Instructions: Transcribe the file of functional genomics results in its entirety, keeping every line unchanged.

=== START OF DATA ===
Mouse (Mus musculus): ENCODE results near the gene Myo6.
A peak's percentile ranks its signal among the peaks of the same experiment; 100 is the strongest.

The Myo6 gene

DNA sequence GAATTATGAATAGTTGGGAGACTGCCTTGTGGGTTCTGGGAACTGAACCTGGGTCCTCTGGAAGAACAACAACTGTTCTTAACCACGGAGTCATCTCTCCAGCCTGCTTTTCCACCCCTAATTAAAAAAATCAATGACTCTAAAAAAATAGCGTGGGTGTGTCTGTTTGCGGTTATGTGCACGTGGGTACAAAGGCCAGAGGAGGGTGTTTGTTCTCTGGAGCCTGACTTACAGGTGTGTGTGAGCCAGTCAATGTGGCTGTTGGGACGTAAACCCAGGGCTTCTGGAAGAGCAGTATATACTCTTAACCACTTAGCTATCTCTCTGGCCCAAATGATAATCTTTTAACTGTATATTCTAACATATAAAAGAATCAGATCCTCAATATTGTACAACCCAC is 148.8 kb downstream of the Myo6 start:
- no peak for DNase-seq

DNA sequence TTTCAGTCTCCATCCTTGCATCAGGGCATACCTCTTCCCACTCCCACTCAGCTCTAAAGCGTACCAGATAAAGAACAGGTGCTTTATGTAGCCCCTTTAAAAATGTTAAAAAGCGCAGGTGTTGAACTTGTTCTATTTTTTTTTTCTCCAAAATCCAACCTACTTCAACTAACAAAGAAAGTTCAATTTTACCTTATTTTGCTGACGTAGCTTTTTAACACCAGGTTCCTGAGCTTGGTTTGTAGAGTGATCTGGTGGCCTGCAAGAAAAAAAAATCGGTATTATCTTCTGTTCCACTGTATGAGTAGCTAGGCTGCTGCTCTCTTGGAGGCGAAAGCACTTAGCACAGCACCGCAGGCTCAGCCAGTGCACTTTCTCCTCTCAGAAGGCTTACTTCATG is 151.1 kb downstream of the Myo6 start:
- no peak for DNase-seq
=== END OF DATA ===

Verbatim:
Mouse (Mus musculus): ENCODE results near the gene Myo6.
A peak's percentile ranks its signal among the peaks of the same experiment; 100 is the strongest.

The Myo6 gene

DNA sequence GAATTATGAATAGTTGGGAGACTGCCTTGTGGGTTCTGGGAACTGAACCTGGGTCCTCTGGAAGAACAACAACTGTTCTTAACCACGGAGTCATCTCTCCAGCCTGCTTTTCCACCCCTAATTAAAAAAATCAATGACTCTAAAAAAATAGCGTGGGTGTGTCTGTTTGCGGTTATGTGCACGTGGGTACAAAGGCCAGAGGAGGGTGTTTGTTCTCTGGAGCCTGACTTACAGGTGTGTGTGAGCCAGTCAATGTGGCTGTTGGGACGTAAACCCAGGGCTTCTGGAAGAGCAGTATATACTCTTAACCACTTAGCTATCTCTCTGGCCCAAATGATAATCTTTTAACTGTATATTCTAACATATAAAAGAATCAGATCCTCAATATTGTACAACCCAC is 148.8 kb downstream of the Myo6 start:
- no peak for DNase-seq

DNA sequence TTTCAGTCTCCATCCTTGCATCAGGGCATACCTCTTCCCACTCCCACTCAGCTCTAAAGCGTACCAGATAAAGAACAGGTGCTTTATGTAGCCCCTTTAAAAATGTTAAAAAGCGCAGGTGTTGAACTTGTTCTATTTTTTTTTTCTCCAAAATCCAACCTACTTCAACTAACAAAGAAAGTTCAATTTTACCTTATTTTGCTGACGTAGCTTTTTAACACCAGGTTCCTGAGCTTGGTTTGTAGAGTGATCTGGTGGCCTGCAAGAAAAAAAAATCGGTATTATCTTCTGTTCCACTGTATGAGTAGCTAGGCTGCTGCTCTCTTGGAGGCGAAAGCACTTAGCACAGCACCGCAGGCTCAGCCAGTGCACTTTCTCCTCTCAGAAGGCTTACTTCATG is 151.1 kb downstream of the Myo6 start:
- no peak for DNase-seq